From: Nancy Cartwright (How the Laws of Physics Lie [1983], Intro)
                        A reaction: Presumably the law is held to be 'right', but there must be a bit of flexibility in describing the initial conditions, and the explanandum itself.
Covering-law explanation lets us explain storms by falling barometers
                        Full Idea: Much criticism of the original covering-law model objects that it lets in too much. It seems we can explain Henry's failure to get pregnant by his taking birth control pills, and we can explain the storm by the falling barometer.
                        From: Nancy Cartwright (How the Laws of Physics Lie [1983], 2.0)
                        A reaction: I take these examples to show that true explanations must be largely causal in character. The physicality of causation is what matters, not 'laws'. I'd say the same of attempts to account for causation through counterfactuals.
I disagree with the covering-law view that there is a law to cover every single case
                        Full Idea: Covering-law theorists tend to think that nature is well-regulated; in the extreme, that there is a law to cover every case. I do not.
                        From: Nancy Cartwright (How the Laws of Physics Lie [1983], 2.2)
                        A reaction: The problem of coincidence is somewhere at the back of this thought. Innumerable events have their own explanations, but it is hard to explain their coincidence (see Aristotle's case of bumping into a friend in the market).
You can't explain one quail's behaviour by just saying that all quails do it
                        Full Idea: 'Why does that quail in the garden bob its head up and down in that funny way whenever it walks?' 'Because they all do'.
                        From: Nancy Cartwright (How the Laws of Physics Lie [1983], 3.5)
                        A reaction: She cites this as an old complaint against the covering-law model of explanation. It captures beautifully the basic error of the approach. We want to know 'why', rather than just have a description of the pattern. 'They all do' is useful information.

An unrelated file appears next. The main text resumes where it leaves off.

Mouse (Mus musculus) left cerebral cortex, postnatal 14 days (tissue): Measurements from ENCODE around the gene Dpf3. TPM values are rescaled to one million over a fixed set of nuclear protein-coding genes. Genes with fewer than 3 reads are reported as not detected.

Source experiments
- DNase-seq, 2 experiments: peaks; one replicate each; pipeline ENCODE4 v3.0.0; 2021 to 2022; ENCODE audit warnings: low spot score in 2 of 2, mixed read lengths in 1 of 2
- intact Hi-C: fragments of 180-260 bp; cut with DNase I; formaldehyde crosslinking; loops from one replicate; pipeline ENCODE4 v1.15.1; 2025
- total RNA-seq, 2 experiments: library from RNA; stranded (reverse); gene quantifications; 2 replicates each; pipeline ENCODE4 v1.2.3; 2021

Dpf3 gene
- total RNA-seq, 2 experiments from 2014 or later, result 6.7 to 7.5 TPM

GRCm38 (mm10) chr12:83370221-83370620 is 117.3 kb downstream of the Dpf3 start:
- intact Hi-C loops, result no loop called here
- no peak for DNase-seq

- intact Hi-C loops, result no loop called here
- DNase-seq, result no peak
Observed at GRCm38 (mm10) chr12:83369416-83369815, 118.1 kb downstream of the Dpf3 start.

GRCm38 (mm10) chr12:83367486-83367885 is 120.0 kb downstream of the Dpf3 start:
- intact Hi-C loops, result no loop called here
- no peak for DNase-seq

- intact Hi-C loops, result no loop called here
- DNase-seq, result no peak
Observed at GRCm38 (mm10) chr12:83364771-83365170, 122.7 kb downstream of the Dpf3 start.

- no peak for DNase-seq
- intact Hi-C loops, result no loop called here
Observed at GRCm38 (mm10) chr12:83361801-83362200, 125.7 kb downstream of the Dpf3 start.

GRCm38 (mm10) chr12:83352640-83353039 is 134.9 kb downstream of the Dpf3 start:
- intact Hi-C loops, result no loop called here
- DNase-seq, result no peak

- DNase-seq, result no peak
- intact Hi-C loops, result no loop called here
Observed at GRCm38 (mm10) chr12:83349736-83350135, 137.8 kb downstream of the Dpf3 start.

14. Science / D. Explanation / 3. Best Explanation / c. Against best explanation
In science, best explanations have regularly turned out to be false
                        Full Idea: There are a huge number of cases in the history of science where we now know our best explanations were false.
                        From: Nancy Cartwright (How the Laws of Physics Lie [1983], 5.3)
                        A reaction: [She cites Laudan 1981 for this] The Ptolemaic system and aether are the standard example cited for this. I believe strongly in the importance of best explanation. Only a fool would just accept the best explanation available. Coherence is needed.
26. Natural Theory / C. Causation / 8. Particular Causation / e. Probabilistic causation
A cause won't increase the effect frequency if other causes keep interfering
                        Full Idea: A cause ought to increase the frequency of the effect, but this fact may not show up in the probabilities if other causes are at work.
                        From: Nancy Cartwright (How the Laws of Physics Lie [1983], 1.1)
                        A reaction: [She cites Patrick Suppes for this one] Presumably in experimental situations you can weed out the interference, but that threatens to eliminate mere 'probability' entirely.
26. Natural Theory / D. Laws of Nature / 2. Types of Laws
There are fundamental explanatory laws (false!), and phenomenological laws (regularities)